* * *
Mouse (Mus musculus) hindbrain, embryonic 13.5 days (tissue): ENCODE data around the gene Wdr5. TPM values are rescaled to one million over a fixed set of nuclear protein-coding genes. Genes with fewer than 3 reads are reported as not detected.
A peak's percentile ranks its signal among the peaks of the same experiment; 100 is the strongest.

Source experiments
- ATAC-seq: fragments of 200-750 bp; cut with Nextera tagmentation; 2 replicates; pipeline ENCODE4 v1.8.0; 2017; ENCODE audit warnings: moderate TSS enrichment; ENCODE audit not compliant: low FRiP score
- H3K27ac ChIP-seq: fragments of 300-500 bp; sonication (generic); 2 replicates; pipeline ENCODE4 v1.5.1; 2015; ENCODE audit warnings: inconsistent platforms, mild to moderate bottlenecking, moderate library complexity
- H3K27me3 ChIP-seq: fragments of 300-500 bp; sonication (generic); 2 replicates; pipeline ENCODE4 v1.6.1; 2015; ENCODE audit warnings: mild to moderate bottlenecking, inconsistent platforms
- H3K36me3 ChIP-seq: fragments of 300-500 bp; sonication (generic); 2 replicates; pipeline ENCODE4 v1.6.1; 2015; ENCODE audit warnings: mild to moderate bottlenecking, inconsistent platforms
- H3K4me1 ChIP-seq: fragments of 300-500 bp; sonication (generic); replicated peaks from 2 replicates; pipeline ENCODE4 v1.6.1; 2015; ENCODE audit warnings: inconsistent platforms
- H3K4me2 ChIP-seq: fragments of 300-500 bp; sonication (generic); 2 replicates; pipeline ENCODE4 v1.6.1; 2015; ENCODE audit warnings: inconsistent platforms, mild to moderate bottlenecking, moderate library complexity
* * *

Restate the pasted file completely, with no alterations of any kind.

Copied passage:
Mouse (Mus musculus) hindbrain, embryonic 13.5 days (tissue): ENCODE data around the gene Wdr5. TPM values are rescaled to one million over a fixed set of nuclear protein-coding genes. Genes with fewer than 3 reads are reported as not detected.
A peak's percentile ranks its signal among the peaks of the same experiment; 100 is the strongest.

Source experiments
- ATAC-seq: fragments of 200-750 bp; cut with Nextera tagmentation; 2 replicates; pipeline ENCODE4 v1.8.0; 2017; ENCODE audit warnings: moderate TSS enrichment; ENCODE audit not compliant: low FRiP score
- H3K27ac ChIP-seq: fragments of 300-500 bp; sonication (generic); 2 replicates; pipeline ENCODE4 v1.5.1; 2015; ENCODE audit warnings: inconsistent platforms, mild to moderate bottlenecking, moderate library complexity
- H3K27me3 ChIP-seq: fragments of 300-500 bp; sonication (generic); 2 replicates; pipeline ENCODE4 v1.6.1; 2015; ENCODE audit warnings: mild to moderate bottlenecking, inconsistent platforms
- H3K36me3 ChIP-seq: fragments of 300-500 bp; sonication (generic); 2 replicates; pipeline ENCODE4 v1.6.1; 2015; ENCODE audit warnings: mild to moderate bottlenecking, inconsistent platforms
- H3K4me1 ChIP-seq: fragments of 300-500 bp; sonication (generic); replicated peaks from 2 replicates; pipeline ENCODE4 v1.6.1; 2015; ENCODE audit warnings: inconsistent platforms
- H3K4me2 ChIP-seq: fragments of 300-500 bp; sonication (generic); 2 replicates; pipeline ENCODE4 v1.6.1; 2015; ENCODE audit warnings: inconsistent platforms, mild to moderate bottlenecking, moderate library complexity